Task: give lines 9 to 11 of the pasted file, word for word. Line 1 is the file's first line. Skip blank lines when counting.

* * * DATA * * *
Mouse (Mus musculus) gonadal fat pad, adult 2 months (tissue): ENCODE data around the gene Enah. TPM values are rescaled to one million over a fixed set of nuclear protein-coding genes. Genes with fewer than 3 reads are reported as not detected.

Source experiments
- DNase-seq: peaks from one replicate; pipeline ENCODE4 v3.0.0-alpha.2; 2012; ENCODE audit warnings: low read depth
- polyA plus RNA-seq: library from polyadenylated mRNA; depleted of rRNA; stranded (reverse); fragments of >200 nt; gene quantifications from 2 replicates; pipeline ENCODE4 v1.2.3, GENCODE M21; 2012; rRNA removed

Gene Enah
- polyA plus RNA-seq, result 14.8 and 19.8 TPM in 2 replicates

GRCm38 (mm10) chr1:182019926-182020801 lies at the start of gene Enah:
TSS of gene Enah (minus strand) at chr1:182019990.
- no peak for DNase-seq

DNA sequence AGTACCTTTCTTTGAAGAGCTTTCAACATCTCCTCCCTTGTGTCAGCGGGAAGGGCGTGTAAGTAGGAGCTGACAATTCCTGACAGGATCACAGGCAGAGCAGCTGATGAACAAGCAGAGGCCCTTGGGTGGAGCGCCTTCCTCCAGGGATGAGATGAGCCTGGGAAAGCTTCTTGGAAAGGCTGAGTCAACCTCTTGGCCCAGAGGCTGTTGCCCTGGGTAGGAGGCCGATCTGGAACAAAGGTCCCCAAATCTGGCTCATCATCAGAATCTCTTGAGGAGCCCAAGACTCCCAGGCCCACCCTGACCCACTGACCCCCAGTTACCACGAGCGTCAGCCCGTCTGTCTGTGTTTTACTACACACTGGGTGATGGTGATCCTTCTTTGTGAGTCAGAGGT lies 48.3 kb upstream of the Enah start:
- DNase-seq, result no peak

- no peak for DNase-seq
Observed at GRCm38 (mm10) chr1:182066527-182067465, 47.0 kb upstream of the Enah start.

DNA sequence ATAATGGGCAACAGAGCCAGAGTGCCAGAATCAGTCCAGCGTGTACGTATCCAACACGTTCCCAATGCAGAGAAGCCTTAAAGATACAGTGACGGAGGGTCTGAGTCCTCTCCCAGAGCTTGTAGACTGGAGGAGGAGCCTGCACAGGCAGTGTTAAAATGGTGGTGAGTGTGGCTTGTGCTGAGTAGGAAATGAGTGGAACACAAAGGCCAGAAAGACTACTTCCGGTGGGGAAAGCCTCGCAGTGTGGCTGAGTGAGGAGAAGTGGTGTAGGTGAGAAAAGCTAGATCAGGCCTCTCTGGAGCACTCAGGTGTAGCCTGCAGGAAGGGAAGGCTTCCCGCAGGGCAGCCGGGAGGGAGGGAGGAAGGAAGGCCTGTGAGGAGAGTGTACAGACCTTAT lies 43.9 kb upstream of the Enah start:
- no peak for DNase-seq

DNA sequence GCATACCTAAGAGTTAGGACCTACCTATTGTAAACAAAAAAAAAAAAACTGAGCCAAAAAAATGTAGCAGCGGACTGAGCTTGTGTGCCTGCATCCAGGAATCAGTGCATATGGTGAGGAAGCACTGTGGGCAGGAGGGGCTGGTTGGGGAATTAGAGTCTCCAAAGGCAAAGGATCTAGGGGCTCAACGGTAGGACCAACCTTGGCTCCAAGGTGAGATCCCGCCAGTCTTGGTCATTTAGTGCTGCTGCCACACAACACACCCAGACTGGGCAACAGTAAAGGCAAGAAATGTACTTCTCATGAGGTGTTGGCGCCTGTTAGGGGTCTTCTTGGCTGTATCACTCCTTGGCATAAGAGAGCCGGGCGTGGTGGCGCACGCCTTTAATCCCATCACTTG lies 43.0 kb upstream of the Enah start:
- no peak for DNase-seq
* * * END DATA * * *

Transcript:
- no peak for DNase-seq

DNA sequence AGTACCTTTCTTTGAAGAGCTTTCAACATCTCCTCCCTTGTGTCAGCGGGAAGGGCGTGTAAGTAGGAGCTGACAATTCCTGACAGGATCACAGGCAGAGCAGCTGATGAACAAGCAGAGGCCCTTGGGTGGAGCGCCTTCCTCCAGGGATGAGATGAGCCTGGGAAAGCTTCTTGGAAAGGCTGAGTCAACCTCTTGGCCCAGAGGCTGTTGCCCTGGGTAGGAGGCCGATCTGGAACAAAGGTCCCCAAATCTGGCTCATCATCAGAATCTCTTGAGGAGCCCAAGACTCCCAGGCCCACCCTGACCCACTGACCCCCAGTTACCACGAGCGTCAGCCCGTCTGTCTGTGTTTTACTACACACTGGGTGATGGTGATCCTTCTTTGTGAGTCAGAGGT lies 48.3 kb upstream of the Enah start:
- DNase-seq, result no peak